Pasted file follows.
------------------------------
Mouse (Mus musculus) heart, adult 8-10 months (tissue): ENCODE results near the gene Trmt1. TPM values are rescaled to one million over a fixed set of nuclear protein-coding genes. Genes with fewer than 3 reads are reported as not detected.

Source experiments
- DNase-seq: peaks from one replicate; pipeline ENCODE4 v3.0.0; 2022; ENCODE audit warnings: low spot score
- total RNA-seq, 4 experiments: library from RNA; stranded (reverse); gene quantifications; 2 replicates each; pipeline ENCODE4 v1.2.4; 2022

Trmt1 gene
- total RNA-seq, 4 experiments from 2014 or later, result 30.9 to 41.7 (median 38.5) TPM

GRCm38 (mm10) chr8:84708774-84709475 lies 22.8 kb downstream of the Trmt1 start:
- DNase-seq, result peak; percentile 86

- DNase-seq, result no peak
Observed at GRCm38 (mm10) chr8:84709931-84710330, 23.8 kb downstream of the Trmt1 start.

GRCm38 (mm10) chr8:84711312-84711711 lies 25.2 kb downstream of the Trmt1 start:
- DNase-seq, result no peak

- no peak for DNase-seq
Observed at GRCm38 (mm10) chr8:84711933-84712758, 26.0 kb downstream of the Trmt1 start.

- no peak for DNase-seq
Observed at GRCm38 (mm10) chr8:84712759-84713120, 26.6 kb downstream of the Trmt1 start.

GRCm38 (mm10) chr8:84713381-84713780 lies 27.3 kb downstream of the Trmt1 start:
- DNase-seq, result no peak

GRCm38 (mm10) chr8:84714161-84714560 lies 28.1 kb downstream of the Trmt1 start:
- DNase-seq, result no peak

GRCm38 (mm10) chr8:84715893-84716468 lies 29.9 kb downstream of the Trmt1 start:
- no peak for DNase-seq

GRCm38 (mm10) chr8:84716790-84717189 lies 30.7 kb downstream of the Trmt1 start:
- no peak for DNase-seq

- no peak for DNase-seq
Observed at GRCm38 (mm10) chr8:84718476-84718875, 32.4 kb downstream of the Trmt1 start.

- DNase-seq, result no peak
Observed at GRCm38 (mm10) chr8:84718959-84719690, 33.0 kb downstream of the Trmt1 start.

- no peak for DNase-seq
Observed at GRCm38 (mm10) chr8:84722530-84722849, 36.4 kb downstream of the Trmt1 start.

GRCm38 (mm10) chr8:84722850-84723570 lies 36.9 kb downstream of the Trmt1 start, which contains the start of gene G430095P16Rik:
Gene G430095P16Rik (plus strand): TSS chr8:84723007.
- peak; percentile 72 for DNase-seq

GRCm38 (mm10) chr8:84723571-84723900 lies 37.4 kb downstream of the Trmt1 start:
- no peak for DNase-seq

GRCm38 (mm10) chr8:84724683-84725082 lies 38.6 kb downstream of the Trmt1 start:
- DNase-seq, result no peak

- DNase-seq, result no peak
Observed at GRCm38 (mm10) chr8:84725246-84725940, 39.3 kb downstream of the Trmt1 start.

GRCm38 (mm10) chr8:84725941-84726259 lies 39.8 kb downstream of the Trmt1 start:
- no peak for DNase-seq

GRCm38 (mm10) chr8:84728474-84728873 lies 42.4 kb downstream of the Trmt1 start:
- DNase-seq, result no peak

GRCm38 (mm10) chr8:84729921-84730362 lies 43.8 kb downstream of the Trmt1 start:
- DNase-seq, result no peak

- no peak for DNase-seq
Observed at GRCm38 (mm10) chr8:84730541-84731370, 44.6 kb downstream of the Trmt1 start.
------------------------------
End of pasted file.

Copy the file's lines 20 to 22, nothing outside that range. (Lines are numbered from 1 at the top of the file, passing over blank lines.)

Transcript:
- DNase-seq, result no peak

GRCm38 (mm10) chr8:84715893-84716468 lies 29.9 kb downstream of the Trmt1 start:
- no peak for DNase-seq